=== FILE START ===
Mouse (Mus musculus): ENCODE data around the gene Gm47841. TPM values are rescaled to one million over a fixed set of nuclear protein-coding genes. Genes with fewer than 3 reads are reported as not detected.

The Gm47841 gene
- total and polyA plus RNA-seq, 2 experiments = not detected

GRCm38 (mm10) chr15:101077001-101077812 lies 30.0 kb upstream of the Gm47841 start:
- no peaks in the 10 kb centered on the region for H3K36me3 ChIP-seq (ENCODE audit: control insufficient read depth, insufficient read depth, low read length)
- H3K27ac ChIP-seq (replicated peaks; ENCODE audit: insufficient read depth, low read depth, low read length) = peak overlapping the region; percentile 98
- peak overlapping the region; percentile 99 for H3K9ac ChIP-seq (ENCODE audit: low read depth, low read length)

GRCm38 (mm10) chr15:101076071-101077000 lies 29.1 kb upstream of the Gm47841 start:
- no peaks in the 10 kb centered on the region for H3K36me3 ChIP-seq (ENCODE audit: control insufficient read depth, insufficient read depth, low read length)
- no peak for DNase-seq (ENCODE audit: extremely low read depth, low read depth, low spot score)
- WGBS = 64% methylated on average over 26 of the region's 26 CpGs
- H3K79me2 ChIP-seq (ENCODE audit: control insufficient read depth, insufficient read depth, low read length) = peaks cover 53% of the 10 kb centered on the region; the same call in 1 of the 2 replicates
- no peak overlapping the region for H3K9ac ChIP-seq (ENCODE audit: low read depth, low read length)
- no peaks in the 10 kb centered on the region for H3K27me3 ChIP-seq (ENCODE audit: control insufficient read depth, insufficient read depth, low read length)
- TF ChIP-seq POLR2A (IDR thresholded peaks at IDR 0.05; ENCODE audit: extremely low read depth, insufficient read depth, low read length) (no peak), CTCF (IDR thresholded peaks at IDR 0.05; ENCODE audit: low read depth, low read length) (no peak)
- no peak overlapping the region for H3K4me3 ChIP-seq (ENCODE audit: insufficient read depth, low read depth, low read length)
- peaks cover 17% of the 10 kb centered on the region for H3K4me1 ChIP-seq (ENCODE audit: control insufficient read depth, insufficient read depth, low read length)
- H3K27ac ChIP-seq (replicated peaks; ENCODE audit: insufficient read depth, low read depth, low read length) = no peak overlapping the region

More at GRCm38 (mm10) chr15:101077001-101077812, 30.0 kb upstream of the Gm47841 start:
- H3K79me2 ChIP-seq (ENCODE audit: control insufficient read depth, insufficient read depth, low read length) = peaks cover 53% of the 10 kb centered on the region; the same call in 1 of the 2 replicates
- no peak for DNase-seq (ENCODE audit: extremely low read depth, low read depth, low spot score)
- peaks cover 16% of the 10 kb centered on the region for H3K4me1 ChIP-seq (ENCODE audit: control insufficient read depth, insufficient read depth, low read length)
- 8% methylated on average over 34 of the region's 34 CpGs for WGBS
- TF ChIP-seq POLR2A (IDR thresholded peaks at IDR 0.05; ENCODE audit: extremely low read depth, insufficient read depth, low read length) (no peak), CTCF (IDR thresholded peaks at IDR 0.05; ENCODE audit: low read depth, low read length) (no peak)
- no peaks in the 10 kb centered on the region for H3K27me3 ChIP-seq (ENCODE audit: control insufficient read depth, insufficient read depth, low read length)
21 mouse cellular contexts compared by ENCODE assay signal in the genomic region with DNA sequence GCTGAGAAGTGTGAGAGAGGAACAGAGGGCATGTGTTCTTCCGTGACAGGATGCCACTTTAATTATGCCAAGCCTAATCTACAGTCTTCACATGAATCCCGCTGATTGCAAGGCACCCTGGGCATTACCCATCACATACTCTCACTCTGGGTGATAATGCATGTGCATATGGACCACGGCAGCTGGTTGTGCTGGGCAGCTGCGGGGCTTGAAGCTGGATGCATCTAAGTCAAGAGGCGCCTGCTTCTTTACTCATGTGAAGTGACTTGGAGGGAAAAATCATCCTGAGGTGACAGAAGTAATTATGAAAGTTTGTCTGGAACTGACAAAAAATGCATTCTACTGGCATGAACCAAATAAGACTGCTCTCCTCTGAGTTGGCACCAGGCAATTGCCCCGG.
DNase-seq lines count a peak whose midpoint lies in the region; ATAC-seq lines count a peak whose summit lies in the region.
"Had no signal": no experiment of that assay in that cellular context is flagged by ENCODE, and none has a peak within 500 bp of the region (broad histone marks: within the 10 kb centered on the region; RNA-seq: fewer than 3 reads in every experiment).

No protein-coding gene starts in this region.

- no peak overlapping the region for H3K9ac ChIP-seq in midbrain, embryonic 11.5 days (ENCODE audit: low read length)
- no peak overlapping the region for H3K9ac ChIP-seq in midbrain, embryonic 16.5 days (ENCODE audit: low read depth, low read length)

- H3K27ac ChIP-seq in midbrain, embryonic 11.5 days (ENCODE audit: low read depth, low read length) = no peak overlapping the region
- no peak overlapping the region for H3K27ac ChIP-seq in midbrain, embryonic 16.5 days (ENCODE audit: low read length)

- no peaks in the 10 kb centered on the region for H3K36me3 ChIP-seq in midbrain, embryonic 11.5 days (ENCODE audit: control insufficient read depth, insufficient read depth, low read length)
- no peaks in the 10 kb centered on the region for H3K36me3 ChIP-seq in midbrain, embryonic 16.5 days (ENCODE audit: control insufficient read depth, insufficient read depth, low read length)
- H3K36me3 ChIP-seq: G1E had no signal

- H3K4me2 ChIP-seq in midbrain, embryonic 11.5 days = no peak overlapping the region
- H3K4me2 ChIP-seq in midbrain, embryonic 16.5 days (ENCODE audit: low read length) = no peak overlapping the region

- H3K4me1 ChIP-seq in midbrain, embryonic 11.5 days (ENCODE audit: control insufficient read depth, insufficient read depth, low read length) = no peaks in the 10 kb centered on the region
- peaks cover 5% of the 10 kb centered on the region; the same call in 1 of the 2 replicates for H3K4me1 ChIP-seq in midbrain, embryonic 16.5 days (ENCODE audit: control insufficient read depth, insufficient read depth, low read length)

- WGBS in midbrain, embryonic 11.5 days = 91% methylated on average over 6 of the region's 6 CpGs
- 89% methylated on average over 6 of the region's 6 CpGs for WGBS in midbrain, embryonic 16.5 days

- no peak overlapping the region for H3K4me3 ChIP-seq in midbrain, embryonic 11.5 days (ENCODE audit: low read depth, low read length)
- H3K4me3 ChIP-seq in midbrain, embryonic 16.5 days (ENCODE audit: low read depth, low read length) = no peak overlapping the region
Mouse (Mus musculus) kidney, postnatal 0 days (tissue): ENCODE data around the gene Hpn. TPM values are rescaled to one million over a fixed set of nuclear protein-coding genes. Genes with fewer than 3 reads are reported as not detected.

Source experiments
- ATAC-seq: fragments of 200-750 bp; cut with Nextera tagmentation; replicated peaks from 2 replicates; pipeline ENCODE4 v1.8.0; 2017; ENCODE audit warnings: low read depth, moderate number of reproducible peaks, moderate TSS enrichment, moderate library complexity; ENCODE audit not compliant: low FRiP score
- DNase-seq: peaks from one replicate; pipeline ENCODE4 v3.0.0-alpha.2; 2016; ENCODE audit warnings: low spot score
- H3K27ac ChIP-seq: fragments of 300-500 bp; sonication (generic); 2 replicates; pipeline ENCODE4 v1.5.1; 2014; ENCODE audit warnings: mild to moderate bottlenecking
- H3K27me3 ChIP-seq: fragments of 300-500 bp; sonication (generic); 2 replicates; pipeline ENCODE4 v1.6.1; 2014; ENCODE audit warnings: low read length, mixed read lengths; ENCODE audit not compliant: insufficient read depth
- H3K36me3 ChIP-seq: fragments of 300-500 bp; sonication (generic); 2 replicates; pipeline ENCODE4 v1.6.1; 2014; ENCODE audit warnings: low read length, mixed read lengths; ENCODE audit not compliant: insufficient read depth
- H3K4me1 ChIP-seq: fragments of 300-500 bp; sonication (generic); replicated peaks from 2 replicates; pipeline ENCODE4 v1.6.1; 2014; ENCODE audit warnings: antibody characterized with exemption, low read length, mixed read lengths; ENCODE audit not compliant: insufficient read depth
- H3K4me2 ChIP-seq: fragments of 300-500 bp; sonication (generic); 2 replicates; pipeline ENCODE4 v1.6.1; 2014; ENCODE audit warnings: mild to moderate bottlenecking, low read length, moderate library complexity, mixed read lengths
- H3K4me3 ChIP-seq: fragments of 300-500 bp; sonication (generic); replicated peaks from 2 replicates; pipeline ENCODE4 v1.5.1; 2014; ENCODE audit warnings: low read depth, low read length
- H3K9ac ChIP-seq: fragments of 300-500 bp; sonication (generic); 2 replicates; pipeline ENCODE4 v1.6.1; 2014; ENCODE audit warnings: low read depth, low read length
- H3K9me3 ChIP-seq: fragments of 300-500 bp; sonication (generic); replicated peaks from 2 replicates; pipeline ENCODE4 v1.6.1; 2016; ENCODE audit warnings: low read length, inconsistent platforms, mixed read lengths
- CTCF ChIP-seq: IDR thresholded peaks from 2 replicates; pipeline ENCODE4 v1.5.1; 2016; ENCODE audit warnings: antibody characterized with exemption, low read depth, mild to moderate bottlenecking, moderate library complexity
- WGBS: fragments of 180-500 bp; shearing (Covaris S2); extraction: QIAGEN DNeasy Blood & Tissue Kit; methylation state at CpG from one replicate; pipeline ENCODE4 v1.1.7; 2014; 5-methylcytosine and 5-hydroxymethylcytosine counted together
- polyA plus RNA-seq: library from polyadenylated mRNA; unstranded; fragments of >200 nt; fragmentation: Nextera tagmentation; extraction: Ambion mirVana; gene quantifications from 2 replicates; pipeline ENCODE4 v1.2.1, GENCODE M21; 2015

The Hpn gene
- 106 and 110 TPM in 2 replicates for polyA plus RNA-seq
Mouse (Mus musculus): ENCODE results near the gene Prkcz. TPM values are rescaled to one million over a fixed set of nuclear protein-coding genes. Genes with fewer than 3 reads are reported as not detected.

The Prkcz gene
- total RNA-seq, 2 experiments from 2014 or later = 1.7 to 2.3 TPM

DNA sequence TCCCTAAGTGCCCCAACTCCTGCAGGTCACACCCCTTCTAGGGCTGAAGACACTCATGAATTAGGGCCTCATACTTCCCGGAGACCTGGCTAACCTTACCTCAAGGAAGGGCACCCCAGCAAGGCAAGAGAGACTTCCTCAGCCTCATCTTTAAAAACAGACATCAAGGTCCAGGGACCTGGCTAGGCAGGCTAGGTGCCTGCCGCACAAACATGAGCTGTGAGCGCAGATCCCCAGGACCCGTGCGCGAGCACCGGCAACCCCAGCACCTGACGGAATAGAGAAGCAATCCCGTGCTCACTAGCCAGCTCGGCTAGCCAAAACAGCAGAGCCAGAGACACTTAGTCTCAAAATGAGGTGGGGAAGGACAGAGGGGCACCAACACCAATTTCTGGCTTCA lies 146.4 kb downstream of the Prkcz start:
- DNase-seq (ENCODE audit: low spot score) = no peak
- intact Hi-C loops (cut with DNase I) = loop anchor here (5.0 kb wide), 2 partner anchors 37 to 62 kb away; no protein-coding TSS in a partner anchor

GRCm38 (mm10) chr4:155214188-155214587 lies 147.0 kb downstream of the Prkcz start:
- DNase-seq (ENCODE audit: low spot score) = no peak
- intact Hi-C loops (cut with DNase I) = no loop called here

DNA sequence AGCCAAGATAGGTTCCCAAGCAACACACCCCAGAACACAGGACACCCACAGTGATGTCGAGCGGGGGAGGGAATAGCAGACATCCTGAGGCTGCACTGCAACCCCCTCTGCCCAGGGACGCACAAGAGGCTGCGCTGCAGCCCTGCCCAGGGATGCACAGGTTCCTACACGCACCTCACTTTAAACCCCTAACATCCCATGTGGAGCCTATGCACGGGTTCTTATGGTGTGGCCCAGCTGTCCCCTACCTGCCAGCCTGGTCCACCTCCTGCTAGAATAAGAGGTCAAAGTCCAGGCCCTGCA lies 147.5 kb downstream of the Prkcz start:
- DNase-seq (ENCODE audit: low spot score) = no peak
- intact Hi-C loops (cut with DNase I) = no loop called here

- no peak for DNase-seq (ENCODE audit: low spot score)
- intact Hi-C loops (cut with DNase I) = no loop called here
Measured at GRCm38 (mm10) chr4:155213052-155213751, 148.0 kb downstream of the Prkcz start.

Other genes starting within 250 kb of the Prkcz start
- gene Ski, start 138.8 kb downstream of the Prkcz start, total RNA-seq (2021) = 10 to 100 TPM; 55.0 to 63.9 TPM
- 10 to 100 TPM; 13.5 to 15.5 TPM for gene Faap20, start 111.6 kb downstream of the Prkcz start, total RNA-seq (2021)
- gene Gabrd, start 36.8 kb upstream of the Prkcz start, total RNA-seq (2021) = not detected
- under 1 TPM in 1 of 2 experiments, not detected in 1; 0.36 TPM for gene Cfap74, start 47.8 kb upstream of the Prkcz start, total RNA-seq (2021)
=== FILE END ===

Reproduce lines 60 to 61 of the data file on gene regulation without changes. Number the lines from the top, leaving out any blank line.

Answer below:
The Hpn gene
- 106 and 110 TPM in 2 replicates for polyA plus RNA-seq